Came across one dude’s totals and when I saw his lifetime earnings had one of those “yeah, but” moments as I wondered just how many tourneys he’d actually entered. I started to think about how it would be interesting for someone to compile statistics that included the number of tourneys a person had played, thus providing some added context to the number of cashes and total winnings.
I mean, the way it looks over on Hendon Mob, everyone is winning and no one is losing. All cashes, no fees.
Was pondering this one a bit more as the day wore on. I thought that while it would be improbable to expect all tournaments everywhere to make available complete lists of entrants to a site like Hendon Mob, perhaps the World Series of Poker and the World Poker Tour could handle such a thing with regard to their respective series of tournaments.
If the WSOP began keeping track of all entrants this way, they could compile databases such as one finds on PGA.com and its associated sites. Those guys keep track of everything everyone does it seems, including cuts made, scoring average, driving distance, greens in regulation, how they did on par threes, and so on.
If all entrants in poker tourneys were tracked, the WSOP could (say) for a given year show us who had the best ROI (return on investment) percentage, who did best in the higher buy-in events, who had the most cashes per entry, and the like. And eventually statistics could be compared from year to year, adding further information to consider when debating players’ relative abilities.
Later in the day I listened to Mike Matusow interviewed over on the Wise Hand Poker podcast (the 3/18/09 episode), and coincidentally he spoke to Wise about how in his opinion he had “the best year in the history of poker” in 2008, even though “nobody really wants to put it on record and say what kind of year [he] had.”
According to Matusow, he played in 21 tourneys, cashed in 11, made five final tables, and won one, Event No. 18 at the 2008 WSOP, the $5,000 No-Limit Deuce-to-Seven Draw w/Rebuys event. (By the way, that picture above lists Matusow’s 2008 WSOP cashes.) “Nobody realizes I only played 21 tournaments... when most people play a hundred,” he added.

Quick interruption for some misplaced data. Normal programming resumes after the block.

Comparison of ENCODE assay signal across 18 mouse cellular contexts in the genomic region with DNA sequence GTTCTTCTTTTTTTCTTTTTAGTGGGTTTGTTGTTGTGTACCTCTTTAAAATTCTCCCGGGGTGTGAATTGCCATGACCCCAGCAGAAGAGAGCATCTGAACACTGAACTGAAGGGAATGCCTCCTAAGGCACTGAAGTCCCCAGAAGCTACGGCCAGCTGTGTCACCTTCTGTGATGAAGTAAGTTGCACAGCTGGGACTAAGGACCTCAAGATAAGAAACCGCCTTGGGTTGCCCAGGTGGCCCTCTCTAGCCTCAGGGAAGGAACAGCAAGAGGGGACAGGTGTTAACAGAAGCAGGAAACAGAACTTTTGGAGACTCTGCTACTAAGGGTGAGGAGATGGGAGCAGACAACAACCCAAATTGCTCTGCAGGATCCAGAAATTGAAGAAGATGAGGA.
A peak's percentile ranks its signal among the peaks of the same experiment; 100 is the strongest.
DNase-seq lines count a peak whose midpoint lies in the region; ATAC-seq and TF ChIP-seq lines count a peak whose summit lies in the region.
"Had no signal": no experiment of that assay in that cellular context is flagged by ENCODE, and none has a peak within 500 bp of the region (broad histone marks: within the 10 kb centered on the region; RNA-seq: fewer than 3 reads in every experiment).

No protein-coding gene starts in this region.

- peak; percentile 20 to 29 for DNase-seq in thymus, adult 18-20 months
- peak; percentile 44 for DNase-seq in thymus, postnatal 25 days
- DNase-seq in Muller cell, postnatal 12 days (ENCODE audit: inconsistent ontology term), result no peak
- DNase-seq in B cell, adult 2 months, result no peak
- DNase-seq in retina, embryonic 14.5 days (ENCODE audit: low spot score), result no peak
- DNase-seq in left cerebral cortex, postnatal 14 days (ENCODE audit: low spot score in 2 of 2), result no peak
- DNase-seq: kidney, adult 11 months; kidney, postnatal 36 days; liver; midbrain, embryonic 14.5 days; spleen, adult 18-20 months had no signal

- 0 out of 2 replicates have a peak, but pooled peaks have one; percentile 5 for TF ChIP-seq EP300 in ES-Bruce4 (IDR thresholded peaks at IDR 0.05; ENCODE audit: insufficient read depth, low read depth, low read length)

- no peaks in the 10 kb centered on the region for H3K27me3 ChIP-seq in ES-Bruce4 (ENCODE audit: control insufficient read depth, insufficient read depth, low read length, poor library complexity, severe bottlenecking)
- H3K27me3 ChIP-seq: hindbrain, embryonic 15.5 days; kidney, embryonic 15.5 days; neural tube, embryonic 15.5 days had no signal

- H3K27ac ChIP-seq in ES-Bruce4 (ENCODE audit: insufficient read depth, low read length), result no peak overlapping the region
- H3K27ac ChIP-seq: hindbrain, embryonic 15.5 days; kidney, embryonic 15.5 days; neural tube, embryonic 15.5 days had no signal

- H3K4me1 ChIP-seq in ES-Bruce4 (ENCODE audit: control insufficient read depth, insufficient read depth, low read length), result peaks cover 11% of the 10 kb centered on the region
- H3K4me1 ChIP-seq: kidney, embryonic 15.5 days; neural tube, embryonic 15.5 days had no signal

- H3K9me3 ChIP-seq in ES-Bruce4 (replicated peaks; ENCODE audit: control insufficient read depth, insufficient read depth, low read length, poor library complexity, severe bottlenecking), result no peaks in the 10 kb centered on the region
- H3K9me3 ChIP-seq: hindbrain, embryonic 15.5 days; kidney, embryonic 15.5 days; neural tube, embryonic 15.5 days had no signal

Of course, 11 cashes looks impressive, anyway. But out of 21 tourneys -- if that’s accurate, well that is fairly special.
At first I thought Matusow was implicitly supporting this idea I had about keeping track of folks’ entries in order to produce stats which more closely indicated how well players were performing.
Then I realized -- what a horrible idea. Why?
Because the publication of such information, while perhaps satisfying fans’ curiosity, would likely have a detrimental effect on the players. And the tournaments, too. The WSOP or WPT would have little to gain, I would think, from showing all of its players (and the rest of the world) exactly how much they’ve lost over the course of their respective series. Could possibly discourage some from entering tourneys, even. In any event, I can’t really see how it would help.
Of course, sites like SharkScope (where the graph on the left representing one player’s stats appears) have made the publication of such information about players’ performances in online multi-table tourneys and sit-n-gos a significant part of that world, with players routinely looking up their opponents’ stats which do not hide the number of times they failed to cash. (SharkScope focuses on SNGs, while other sites provide similar info regarding MTTs.) I don’t suppose those sites have negatively affected the popularity of MTTs and SNGs -- in fact, one could perhaps argue they have added to their popularity (?) -- but I think the story for live tournament poker is considerably different.
Such are among the many special considerations those who wish to market poker as a sport -- particularly the professional tourney circuit -- have to keep in mind. The fact that most players pay their own way (aside from the lucky few whose sponsors pay their entry fees) means they cannot be treated the same as, say, those who secure PGA Tour cards or who qualify for the Sunday NASCAR races.
So it isn’t just that “nobody really wants to put it on record” how Matusow did last year. Nobody wants to put it on record how anybody did, I think. Not really.